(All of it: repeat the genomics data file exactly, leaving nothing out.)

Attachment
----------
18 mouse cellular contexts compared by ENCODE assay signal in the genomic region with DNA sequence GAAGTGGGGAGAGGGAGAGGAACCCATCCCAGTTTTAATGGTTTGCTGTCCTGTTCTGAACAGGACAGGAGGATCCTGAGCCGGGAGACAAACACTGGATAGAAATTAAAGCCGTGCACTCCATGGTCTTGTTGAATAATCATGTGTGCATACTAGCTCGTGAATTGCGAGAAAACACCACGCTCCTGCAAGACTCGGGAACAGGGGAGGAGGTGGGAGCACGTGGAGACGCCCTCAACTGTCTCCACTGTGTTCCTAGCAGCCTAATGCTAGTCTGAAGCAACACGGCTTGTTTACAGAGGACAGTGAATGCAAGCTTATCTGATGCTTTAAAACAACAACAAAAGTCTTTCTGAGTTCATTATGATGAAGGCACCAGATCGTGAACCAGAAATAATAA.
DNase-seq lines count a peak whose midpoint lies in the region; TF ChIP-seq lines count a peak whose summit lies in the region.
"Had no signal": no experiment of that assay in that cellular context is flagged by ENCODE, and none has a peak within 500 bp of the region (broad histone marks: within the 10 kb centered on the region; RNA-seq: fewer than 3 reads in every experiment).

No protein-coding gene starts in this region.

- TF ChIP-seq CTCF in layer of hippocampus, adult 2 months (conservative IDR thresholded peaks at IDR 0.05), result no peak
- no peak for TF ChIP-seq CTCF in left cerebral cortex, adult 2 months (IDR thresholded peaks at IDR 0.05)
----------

18 mouse cellular contexts compared by ENCODE assay signal in the genomic region with DNA sequence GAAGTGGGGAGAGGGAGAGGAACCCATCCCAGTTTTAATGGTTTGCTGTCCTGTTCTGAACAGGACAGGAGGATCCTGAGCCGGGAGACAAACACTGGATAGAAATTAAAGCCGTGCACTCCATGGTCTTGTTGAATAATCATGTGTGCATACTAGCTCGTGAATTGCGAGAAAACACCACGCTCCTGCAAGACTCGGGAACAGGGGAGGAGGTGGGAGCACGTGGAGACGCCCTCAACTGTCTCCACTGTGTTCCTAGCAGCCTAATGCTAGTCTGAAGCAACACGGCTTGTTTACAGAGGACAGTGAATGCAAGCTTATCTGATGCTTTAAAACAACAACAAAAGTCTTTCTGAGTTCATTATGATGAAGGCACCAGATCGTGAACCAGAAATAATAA.
DNase-seq lines count a peak whose midpoint lies in the region; TF ChIP-seq lines count a peak whose summit lies in the region.
"Had no signal": no experiment of that assay in that cellular context is flagged by ENCODE, and none has a peak within 500 bp of the region (broad histone marks: within the 10 kb centered on the region; RNA-seq: fewer than 3 reads in every experiment).

No protein-coding gene starts in this region.

- TF ChIP-seq CTCF in layer of hippocampus, adult 2 months (conservative IDR thresholded peaks at IDR 0.05), result no peak
- no peak for TF ChIP-seq CTCF in left cerebral cortex, adult 2 months (IDR thresholded peaks at IDR 0.05)